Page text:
THE DEVIL'S DAUGHTER by Eleazar Lipsky

THE DEVIL'S DAUGHTER

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KIRKUS REVIEW

A devil's daughter was a refinement for a member of that oldest profession and this buxom bust or boom tale of 19th century San Francisco has authentic origins in a trial case--a staggering scandal which should retain the interest of present day readers much as it did then. Aristocratic (?) Jessica Roux, a consuming hellcat, has brought charges against the Silver King, one Senator Hagerman (""free silver and fornication"") to acknowledge her as his wedded wife. Mark Trumbull, a Texan-born retired Judge with a devoted, dying wife agrees to represent her, unaware that he will become her victim. In the early trial there is evidence--letters, the testimony of a too close girl friend (who witnessed the scene when he called her Mrs. Hagerman and said ""Lochinvar has come out of his vest"")--to prove her right even though she is left without a monetary settlement at Hagerman's death. And Trumbull marries her with tragedy stalking his last steps--she loses their child in jail; he is killed in an attack on an old friend and opposing Justice. It's quite a story, aromatic with bourbon and bay rum, camomile and laudanum, and while prolix (running to 630 pages) no one will make a motion to adjourn. A strong popular possibility for any medium.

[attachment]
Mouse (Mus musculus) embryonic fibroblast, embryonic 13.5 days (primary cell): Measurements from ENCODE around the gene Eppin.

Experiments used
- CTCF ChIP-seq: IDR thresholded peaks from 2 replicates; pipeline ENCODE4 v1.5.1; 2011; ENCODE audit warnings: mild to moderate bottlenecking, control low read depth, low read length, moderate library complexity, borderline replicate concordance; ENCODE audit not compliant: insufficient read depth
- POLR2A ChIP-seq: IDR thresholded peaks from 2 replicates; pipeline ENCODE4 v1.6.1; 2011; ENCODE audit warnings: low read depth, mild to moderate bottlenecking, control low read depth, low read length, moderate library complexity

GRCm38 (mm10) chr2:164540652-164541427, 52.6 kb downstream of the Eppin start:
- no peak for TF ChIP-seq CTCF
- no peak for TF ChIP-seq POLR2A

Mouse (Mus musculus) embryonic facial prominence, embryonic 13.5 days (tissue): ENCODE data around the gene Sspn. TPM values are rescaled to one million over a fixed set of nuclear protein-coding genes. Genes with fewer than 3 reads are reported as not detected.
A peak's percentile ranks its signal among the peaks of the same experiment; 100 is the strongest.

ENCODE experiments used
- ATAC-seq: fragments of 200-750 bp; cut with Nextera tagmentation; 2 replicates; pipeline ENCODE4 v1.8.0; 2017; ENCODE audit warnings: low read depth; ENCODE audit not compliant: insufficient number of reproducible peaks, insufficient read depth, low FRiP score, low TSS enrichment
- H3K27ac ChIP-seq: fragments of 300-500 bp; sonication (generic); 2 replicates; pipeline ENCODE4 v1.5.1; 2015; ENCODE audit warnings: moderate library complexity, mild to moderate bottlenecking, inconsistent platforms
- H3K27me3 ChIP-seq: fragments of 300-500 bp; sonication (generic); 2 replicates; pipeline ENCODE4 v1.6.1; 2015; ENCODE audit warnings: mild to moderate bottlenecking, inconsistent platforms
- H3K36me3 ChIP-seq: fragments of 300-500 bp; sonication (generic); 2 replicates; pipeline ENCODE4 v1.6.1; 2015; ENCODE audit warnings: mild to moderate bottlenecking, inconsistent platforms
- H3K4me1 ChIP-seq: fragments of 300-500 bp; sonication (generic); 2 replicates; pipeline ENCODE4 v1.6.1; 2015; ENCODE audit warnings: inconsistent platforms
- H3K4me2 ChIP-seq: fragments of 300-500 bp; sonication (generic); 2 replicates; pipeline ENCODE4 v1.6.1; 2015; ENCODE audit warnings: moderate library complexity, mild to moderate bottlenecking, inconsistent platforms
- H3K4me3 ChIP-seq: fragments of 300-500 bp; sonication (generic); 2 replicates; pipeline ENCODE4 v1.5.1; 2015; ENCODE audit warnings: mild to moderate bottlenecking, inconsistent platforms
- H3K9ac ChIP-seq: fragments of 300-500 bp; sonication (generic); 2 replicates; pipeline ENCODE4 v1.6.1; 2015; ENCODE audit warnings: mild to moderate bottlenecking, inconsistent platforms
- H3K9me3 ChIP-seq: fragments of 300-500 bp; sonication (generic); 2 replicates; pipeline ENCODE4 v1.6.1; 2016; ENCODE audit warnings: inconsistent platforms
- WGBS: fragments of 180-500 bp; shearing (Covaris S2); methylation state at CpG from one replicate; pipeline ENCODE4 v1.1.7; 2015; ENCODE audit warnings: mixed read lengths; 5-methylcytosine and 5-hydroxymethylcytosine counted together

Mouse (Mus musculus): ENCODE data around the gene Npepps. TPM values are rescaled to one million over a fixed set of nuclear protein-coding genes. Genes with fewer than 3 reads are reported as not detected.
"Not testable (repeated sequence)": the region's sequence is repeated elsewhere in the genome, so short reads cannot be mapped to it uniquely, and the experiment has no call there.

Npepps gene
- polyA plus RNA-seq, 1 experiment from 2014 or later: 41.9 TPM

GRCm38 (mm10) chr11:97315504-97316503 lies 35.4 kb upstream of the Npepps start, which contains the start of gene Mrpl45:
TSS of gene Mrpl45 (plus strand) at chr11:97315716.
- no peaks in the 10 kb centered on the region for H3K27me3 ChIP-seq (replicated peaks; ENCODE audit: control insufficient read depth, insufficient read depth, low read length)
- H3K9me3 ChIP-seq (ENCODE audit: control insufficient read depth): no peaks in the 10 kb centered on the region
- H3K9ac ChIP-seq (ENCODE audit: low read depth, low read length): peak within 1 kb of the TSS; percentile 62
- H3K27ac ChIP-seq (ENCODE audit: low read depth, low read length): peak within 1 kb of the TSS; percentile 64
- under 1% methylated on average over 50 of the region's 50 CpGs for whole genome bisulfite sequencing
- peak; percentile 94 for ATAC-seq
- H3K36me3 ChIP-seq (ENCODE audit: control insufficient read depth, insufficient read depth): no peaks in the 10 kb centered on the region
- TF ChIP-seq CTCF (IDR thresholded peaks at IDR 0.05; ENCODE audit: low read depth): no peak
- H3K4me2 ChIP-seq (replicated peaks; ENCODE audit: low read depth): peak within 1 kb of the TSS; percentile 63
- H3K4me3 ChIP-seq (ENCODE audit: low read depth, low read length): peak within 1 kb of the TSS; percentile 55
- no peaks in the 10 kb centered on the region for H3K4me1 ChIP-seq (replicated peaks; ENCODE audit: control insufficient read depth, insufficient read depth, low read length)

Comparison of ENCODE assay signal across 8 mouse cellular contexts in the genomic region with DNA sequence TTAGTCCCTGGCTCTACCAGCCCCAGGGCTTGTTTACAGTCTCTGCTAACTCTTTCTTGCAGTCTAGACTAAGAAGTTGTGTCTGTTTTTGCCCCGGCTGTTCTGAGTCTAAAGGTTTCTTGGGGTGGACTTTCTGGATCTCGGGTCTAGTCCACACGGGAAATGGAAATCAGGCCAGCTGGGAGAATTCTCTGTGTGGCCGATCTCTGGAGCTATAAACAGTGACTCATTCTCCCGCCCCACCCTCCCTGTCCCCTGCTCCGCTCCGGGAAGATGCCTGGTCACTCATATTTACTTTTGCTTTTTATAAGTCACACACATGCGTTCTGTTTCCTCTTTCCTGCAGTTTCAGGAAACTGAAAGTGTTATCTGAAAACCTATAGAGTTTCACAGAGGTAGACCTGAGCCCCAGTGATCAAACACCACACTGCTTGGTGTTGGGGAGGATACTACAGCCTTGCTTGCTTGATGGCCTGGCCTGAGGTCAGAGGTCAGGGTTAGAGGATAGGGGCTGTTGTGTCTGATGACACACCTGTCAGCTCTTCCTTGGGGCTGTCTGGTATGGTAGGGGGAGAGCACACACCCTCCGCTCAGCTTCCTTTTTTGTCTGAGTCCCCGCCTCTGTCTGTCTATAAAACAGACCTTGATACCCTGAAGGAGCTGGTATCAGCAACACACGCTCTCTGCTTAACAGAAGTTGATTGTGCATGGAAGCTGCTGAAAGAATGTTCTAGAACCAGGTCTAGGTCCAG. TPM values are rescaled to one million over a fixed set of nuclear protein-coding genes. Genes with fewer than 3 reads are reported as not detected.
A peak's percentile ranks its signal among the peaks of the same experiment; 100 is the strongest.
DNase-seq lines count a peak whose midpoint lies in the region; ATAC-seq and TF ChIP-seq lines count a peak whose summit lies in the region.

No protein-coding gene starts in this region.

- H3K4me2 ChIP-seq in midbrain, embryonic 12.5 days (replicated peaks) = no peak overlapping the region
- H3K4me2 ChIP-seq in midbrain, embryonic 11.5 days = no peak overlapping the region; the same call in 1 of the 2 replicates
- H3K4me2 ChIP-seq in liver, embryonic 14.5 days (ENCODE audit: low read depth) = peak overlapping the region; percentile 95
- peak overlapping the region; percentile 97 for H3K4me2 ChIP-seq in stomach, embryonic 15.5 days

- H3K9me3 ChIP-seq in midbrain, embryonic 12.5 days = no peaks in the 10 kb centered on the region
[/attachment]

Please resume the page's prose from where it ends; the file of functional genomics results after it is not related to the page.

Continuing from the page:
Pub Date: Aug. 1st, 1969
Publisher: Meredith